Author and early years consultant Penny comments that “…the other reason I am happy with the EYFS overall is there is a clear requirement for providers to plan for individual children and what they plan must be “challenging and enjoyable”. That should put an end to activities that are not stimulating but boring or not age appropriate. I am delighted to see that…”
So why is the welcome tentative? In short, there are still a range of issues that the early year’s sector feels hasn’t been thrashed out, issues like clarity over wording and the legal requirement of some words and context. There is also an issue that despite attempting to reduce paper work the EYFS may in fact increase or maintain the already high level, this falls mainly down to report keeping and whether government will allow practitioners to keep records in their own way or rather that they will have to follow local authority or Ofsted guidelines.
There is also concern that the reduction in early learning goals (EGLS) may not have actually reduced the content, or are even a good idea in themselves. The early years sector also raised questions over the focus of learning, be it through books, or on science etc. Even down to the gender bias of the document – does it fairly reflect both a boys and a girls interests. There are even questions about geographical location bias, has the EYFS been written to accommodate both the urban and country based children.
Finally, the inclusion of a two year old check to spot children that may require additional support is viewed as extremely important by the early year’s sector, but again a call to clarify the guidelines for how the children should be assessed or how their development should be tracked. This could mean an additional pressure for ALL children to be achieving certain levels, whilst not taking into account each child’s individual needs, actual age or health. All of which gear up to the EYFS requirement of school readiness and a more formalised learning (which is disputed and supported through a number of statistics – without any definitive answer of whether formality of learning actually achieves results). This in turn may mean that the practitioner becomes driven by targets and could lose focus on the child as an individual. Are physical requirements such as walking or talking formalised? Or mainly based on a child’s individual development, could this be applied to things such as numeracy or literacy in the educational sense?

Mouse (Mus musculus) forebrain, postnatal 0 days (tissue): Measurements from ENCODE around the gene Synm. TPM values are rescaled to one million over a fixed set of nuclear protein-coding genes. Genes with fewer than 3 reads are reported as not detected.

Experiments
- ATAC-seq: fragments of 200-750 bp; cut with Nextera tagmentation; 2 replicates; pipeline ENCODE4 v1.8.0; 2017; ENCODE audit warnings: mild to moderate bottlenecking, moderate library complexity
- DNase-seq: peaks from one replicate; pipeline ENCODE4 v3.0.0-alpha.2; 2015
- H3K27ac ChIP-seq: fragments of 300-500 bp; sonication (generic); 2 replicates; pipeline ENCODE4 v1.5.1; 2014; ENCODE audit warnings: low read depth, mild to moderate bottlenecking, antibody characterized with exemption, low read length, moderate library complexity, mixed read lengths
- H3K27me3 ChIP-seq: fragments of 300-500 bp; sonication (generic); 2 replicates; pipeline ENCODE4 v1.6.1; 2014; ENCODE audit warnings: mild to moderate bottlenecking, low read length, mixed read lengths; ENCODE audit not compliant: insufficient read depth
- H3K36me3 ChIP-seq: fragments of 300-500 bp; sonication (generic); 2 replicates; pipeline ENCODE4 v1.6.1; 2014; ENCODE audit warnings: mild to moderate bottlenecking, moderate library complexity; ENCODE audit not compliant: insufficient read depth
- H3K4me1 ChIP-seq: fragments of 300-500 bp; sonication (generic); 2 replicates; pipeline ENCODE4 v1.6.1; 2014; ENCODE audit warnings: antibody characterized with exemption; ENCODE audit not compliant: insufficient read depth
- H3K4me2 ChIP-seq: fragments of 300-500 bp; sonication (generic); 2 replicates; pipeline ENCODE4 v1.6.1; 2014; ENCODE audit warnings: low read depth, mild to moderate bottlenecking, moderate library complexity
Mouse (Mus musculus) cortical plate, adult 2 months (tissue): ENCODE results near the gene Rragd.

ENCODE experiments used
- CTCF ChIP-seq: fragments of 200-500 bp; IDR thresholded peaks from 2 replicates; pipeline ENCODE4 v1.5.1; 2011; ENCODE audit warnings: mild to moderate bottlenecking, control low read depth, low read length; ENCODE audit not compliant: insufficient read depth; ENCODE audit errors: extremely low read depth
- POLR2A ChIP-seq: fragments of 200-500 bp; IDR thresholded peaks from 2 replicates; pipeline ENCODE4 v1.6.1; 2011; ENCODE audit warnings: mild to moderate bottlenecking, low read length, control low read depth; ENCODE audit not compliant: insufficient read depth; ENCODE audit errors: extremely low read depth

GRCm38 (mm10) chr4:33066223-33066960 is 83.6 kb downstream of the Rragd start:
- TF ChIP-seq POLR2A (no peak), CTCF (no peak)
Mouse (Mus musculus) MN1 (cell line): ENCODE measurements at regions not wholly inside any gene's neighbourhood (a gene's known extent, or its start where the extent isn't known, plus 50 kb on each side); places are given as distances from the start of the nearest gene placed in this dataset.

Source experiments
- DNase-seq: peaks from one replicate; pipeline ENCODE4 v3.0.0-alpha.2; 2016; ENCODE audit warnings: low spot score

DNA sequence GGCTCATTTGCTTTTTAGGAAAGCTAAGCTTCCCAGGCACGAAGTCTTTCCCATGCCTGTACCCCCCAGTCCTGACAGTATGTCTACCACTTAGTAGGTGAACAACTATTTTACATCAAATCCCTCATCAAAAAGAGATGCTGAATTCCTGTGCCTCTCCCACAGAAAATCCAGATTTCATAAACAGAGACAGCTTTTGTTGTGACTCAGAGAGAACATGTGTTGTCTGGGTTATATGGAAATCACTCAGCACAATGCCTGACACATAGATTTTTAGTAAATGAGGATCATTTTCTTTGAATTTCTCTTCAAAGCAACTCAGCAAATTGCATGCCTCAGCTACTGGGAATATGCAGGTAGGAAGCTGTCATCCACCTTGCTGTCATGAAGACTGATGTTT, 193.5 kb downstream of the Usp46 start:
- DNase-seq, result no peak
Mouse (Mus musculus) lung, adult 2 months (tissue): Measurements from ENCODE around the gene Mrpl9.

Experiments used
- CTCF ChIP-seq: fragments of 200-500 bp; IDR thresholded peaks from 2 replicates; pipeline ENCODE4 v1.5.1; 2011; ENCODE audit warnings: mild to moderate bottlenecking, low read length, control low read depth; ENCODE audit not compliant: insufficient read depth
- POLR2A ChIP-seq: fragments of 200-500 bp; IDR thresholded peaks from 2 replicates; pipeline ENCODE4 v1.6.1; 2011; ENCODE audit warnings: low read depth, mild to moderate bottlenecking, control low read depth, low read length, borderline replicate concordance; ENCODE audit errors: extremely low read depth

So this tentative welcome is, in summing up, welcomed as the early years sector want a clarified structure and guidelines which they can interpret and use to enable the best care for the child possible, and in theory the current EYFS seems to tick these boxes.
View our blog for more valuable information on the Childcare Sector.
Part 1: Finding the right balance
Running a successful nursery demands hard-work, flexibility and commitment. In an industry suppressed by funding restrictions, demanding parents and ever-changing policies and legislation, managing a nursery brings new challenges every day.
We spoke with Nursery World Awards ‘Nursery Manager of the Year’, Mikki Parkes, to produce a two-part series that reveals exactly what is required to become a successful nursery manager.
Mikki is the enthusiastic and passionate manager of Auden Place Community Nursery in Camden, described by parents as a manager who ‘is always prepared to go that extra mile to improve and develop the care for kids, parents and staff.’
Since taking over the nursery six years ago, Mikki has significantly influenced the growth of the business, revamping the setting, and expanding from 15 to 40 places. However, the aim always remains the same; to support all families from Camden by providing high quality childcare at affordable prices.